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The Yankees’ most unexpected World Series heroes

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Sometimes the hero is a beloved legend; sometimes it’s someone very random.

World Series X Vizcaino

Since the advent of the World Series MVP in 1955, the Yankees have won 11 championships. They’ve had 12 players named Series MVP, as Bobby Richardson won it in 1960 in a losing effort. If you look through those 12 players, pretty much all of them are pretty notable players. The most “random” winner is maybe Scott Brosius, but even he had been an All-Star that same season in 1998.

However, it takes more than one player and contributions from everywhere in order to win a World Series. Some heroes of a championship will be the star player or the ace pitcher. Some will be a little more unexpected. Let’s give a little shine to the most unexpected World Series heroes in Yankees history.

Brian Doyle

There may be no better example of this phenomenon than Doyle.

Doyle made his major league debut with the Yankees in April 1978. He went on to appear in 39 games for the Yankees, most of which were as a late-inning defensive replacement or pinch-runner. He did end up getting 54 plate appearances, but they were nothing to write home about. In them, he put up a stat line of .192/.192/.192. He hit all singles and never walked. That was good for an OPS+ of 10. However, he ended up as the Yankees’ starting second basemen in the playoffs after Willie Randolph went down with an injury.

Doyle went 2-for-7 in the ALCS and then started Game One of the World Series against the Dodgers on the bench. He started Game Two and recorded a single. However, later in the series is when he truly made his mark.

In Game Five, Doyle went 3-for-5 and was driven home twice in a 12-2 Yankees win that gave them a crucial led in the series. Two days later, he got the Yankees on the board after they had fallen behind in the first inning. Then in the sixth, with the Yankees nursing a one-run lead, he had another RBI knock. Bucky Dent then drove him in and the Yankees never looked back and closed out a second-consecutive championship. Dent ended up earning Series MVP, but Doyle wouldn’t have been a bad choice after OPSing .938.

However impressive Doyle looked though, the Yankees still had Randolph. Therefore, Doyle only ended up getting 36 plate appearances the following year. His numbers would even decline, going from an OPS+ of 10 down to 7. He played a little more in 1980, but not much more. He was selected by the Athletics in that offseason’s Rule 5 draft, but he similarly didn’t do much there. Doyle’s final major league games would come in 1981. He finished his career with a .392 OPS, a decrease of over 500 points from what he did in the 1978 World Series.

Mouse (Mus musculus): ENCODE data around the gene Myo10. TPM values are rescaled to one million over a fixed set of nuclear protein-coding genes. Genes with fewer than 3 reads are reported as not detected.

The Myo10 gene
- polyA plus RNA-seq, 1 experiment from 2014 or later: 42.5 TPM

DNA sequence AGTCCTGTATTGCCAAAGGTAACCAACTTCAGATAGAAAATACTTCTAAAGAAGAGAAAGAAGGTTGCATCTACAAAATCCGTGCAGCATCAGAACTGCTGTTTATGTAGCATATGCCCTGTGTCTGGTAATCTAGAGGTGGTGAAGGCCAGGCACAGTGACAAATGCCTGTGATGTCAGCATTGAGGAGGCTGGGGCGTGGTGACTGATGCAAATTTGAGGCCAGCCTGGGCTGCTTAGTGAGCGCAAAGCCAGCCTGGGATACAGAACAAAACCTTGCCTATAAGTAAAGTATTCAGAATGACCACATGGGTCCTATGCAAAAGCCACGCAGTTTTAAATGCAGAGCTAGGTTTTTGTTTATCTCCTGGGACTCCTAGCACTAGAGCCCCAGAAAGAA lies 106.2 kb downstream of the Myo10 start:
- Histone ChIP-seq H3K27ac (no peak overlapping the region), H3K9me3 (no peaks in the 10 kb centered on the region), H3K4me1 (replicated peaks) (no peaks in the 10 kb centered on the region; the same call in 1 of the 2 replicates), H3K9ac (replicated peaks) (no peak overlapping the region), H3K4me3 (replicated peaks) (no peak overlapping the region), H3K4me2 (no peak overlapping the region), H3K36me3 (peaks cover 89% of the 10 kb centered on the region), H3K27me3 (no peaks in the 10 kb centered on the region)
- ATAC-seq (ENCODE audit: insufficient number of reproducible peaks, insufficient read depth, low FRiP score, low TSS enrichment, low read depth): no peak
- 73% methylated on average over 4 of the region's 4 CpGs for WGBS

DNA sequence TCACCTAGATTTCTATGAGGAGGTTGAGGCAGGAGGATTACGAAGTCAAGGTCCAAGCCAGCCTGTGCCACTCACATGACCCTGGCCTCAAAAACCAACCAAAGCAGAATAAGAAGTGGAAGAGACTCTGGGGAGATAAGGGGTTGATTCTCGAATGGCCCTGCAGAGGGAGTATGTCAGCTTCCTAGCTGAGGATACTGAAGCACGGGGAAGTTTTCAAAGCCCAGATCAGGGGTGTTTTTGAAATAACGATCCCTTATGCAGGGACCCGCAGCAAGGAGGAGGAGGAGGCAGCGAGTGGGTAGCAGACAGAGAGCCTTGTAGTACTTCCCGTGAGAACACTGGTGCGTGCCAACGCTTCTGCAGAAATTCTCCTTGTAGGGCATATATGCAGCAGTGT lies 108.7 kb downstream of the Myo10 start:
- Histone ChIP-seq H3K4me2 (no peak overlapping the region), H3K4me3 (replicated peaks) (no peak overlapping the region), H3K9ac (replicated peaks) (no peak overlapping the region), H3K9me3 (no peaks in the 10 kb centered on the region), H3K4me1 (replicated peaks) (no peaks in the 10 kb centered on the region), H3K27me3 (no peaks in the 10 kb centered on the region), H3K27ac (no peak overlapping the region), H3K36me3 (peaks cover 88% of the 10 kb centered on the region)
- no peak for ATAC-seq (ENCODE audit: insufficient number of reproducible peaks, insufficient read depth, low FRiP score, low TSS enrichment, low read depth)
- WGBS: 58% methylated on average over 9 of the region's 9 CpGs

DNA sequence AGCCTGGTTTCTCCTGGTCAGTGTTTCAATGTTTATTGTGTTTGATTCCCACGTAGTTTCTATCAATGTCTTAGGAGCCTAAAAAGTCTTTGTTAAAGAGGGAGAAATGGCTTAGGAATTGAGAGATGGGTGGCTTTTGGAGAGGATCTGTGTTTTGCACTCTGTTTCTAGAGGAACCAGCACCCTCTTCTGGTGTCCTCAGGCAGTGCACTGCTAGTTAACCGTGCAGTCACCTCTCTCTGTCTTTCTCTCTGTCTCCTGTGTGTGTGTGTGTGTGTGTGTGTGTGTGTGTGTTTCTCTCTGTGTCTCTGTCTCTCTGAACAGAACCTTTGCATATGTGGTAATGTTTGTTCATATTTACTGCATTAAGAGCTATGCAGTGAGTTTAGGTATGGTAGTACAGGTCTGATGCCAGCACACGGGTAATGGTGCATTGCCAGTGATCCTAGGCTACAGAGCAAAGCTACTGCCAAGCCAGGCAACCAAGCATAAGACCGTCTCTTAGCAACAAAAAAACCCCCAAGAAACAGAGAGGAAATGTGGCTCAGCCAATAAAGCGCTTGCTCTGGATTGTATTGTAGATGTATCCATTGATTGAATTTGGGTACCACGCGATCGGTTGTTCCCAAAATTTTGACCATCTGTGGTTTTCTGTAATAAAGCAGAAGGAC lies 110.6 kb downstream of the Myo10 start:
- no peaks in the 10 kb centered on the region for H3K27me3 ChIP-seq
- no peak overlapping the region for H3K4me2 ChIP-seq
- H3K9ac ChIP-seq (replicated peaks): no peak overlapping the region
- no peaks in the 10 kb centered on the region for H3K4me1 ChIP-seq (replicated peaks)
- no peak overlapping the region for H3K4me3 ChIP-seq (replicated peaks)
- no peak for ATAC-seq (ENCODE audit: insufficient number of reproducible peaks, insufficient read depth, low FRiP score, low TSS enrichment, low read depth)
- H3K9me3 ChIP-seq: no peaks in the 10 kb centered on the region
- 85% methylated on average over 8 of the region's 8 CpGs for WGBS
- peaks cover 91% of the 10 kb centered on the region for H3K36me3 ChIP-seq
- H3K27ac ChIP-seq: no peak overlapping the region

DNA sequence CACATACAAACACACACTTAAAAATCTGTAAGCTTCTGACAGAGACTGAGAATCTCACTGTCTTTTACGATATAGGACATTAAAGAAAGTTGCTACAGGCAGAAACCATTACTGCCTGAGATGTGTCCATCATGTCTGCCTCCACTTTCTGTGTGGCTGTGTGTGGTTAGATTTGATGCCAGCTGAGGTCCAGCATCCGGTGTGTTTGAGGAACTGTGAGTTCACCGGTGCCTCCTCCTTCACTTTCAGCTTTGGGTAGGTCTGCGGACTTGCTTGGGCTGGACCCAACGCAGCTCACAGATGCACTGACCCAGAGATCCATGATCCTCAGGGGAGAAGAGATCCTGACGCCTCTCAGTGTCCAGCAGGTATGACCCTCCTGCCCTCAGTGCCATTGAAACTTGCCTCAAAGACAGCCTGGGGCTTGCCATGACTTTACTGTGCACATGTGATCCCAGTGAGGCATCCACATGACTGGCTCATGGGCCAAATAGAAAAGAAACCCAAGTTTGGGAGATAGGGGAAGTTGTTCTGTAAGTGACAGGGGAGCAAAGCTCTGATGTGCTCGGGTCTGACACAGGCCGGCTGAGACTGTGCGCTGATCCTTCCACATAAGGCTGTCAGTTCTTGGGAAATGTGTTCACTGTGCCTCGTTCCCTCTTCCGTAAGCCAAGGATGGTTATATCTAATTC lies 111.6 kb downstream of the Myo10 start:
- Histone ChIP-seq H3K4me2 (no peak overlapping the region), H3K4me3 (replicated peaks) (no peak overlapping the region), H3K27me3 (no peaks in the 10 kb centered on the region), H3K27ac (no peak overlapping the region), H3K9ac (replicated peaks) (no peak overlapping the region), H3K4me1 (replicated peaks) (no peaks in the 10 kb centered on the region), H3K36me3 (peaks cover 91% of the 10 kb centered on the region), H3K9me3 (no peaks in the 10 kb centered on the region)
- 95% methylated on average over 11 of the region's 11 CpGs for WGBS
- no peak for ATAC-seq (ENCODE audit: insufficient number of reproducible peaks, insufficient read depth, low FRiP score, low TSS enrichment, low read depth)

Vic Raschi

Were we talking about his pitching exploits, Raschi wouldn’t be on this list. He was an excellent pitcher on six of the Yankees’ World Series championship teams. We’re talking about him because he had perhaps the biggest hit in one of those World Series wins.

Facing elimination, the Yankees sent Raschi to the mound in Game Six of the 1952 World Series against the Dodgers. He delivered by allowing two runs over 7 23 innings. That also might’ve been a run too many if not for what he did at the plate.

With the game tied at one, Raschi stepped to the plate with a runner on second and two outs in the seventh. In a situation that is unimaginable today, he was allowed to hit. He responded by lashing a ball off the pitcher’s shin and into right field, putting New York on top.

The Yankees tacked on another run in the eighth and eventually won 3-2. They followed that with another win the following day to complete the comeback and take the series.

José Vizcaíno

In his entire career, Vizcaíno never posted an OPS+ beyond 100 over a season. The only partial season he did it was his 16-game stint with the Cardinals in 2006, when he put up one of 148. However, when factoring in the 64 games with the Giants earlier that year then it drops to 63.

Vizcaíno’s Yankees career lasted just 73 games in 2000 after a mid-season trade. He took over at second for Chuck Knoblauch following the latter’s throwing issues. The 67 OPS+ he put up over the course of his Yankees tenure is pretty much in line with his career norms. However, he went off in Game One of that year’s World Series.

In the series opener against the Mets, Vizcaíno went 4-for-6 as the game went 12 innings. It might have gone on longer were it not for him. With two on and two out in the 12th, Vizcaíno hit a single, giving the Yankees a walk-off win. They never looked back from there, winning the series in five games. He led the Yankees’ hitters with 11.02% Championship Win Probably Added in the series. Almost all of it came rom that one hit.

All stats and box scores come courtesy of Baseball Reference.